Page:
I used to be a workaholic and an over-scheduler My life was busy & overfull of things to accomplish.
As a people pleaser, I took care of everything & everyone before I took care of myself. During this time, my body was tired. Yet my mind was so focused on productivity that I ignored my body signals and kept pushing on. Once I got into my 30’s, I started to have little things that bothered me — my skin went from flawless to dry & peeling, I started to feel really tired and had brain fog. My digestion got worse and worse.
At the same time, I was being who I thought I “should” be, instead of looking into my heart to see who I really was. I was on autopilot until I started to burnout. My life was meaningless and lacking true inner joy. In essence, my mind was leading my body around. My body was rebelling and my spirit was suppressed inside an exterior image of myself. Maintaining an image of perfection was a driving force in my life.
Out of Alignment
Like a child… if I was tiredSo you can see that I was completely out of alignment in body, mind and spirit. In my journey to recovery, I started working on my body & mind. I focused on bringing my body back to health and learning to release negative thoughts about life. I started to accept where I was and become more present in every moment. What I realized in this journey, is that my mind was leading me because it didn’t know how to listen to my body. My coach would ask me how I felt — and I couldn’t find the feeling. I couldn’t find places in my body that felt anything. I was numb. I shut off everything human in my body in my quest for perfection.
After paying attention to my body more, I realized I was burned out. I needed to rest — I even gave myself several months to have no goals and to rest more often than ever. I underscheduled my day, getting rid of all my classes, extra work and obligations. I started “cocooning” and spending more time reading & getting to know myself. During this time, I kept looking to my inner body to guide me. Like a child, if I was tired, I slept. If I wanted to play, I played. If I was hungry, I ate. And gradually, I started to get to know myself. This inner body focus took me about a year. During the year, I started to feel again. I started to get to know myself and trust my “gut feelings.” I started to think of what self-care I needed, before doing things for others.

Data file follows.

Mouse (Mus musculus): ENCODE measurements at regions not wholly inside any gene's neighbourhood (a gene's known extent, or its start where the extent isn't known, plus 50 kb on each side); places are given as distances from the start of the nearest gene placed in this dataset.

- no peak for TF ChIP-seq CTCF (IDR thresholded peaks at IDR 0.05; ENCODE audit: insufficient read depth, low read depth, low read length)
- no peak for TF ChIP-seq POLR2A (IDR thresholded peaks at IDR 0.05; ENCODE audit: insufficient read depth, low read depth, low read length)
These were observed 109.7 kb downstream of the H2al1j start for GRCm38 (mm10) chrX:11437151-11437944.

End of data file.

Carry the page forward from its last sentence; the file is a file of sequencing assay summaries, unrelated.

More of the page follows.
Taking Care of Your Body, Takes Care of Your Mind
Interestingly, my mind got healthier — more alert, more joyful, more peaceful and calm. My mind and body started to feel in synch — sharing an understanding I’d never experienced before. My intuition grew, which I took to be my spirit. I became open to all the possibilities life had to offer and started to sense my place in the world. I realized that it’s the spirit that facilitates communication between body & mind.
Since body & mind don’t speak the same language, spirit (or intuition or power of possibility) allows mind and body to speak. Spirit just knows what is innately right for each.
Spirit Manifests Your Dreams
The body hates when the mind tries to control it — after all, it has a brain too, right (see my post on Second Brain)? Who Knew? There is innate intelligence in body, just as there is in mind. The body hates to be suppressed and told what to do, when it knows what’s right for it. So it will rebel against the mind (pain, illness, migraines, eating habits amiss, lack of energy, etc.). The mind’s job is to solve problems & communicate with the world. The body’s job is to lead us through life. The spirit’s job is to be completely present — to notice what’s happening to mind — and to body — and let them communicate. The spirit’s job is to manifest your dreams — the spirit is suppressed when mind & body are at war.
Recovery – Worth The Commitment
An eating disorder is mind and body at war — and spirit suppressed. Healing involves the collective action of mind, body and spirit. This is why I believe recovery is so challenging. What skills were we ever taught to bring these into alignment? How do we learn, when we are so used to having our minds lead our bodies?
How do we trust, when our minds feel like they need to be in control?
Please see the exercise on learning to trust your body. It’ s a great place to start. If eating disorders could ever be considered a gift — I consider mine to have awakened me to a life more precious than I may ever have known otherwise. It was hitting the bottom that made me so committed to living a life of joy. To learning how to just feel good. I really believe that even just one day of this feeling is worth a commitment to recovery.
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